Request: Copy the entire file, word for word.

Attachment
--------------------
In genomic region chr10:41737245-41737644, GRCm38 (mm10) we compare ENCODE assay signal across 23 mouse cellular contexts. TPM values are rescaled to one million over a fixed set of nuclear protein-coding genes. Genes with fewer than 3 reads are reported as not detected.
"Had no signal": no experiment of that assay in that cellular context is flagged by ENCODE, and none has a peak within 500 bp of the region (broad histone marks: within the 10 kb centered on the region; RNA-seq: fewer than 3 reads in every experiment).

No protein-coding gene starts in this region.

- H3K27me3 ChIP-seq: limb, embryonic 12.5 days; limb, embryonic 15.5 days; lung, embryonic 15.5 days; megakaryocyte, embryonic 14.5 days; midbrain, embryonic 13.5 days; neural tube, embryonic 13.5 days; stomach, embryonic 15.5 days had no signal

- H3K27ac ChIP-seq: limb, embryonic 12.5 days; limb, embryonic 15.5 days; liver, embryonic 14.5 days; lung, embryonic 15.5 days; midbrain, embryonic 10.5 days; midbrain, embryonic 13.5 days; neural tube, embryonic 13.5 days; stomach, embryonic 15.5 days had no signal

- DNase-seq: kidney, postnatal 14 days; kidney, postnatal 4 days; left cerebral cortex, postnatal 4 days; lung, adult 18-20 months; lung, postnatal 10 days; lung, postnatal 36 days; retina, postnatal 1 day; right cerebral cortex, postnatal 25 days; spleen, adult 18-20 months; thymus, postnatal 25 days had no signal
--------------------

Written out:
In genomic region chr10:41737245-41737644, GRCm38 (mm10) we compare ENCODE assay signal across 23 mouse cellular contexts. TPM values are rescaled to one million over a fixed set of nuclear protein-coding genes. Genes with fewer than 3 reads are reported as not detected.
"Had no signal": no experiment of that assay in that cellular context is flagged by ENCODE, and none has a peak within 500 bp of the region (broad histone marks: within the 10 kb centered on the region; RNA-seq: fewer than 3 reads in every experiment).

No protein-coding gene starts in this region.

- H3K27me3 ChIP-seq: limb, embryonic 12.5 days; limb, embryonic 15.5 days; lung, embryonic 15.5 days; megakaryocyte, embryonic 14.5 days; midbrain, embryonic 13.5 days; neural tube, embryonic 13.5 days; stomach, embryonic 15.5 days had no signal

- H3K27ac ChIP-seq: limb, embryonic 12.5 days; limb, embryonic 15.5 days; liver, embryonic 14.5 days; lung, embryonic 15.5 days; midbrain, embryonic 10.5 days; midbrain, embryonic 13.5 days; neural tube, embryonic 13.5 days; stomach, embryonic 15.5 days had no signal

- DNase-seq: kidney, postnatal 14 days; kidney, postnatal 4 days; left cerebral cortex, postnatal 4 days; lung, adult 18-20 months; lung, postnatal 10 days; lung, postnatal 36 days; retina, postnatal 1 day; right cerebral cortex, postnatal 25 days; spleen, adult 18-20 months; thymus, postnatal 25 days had no signal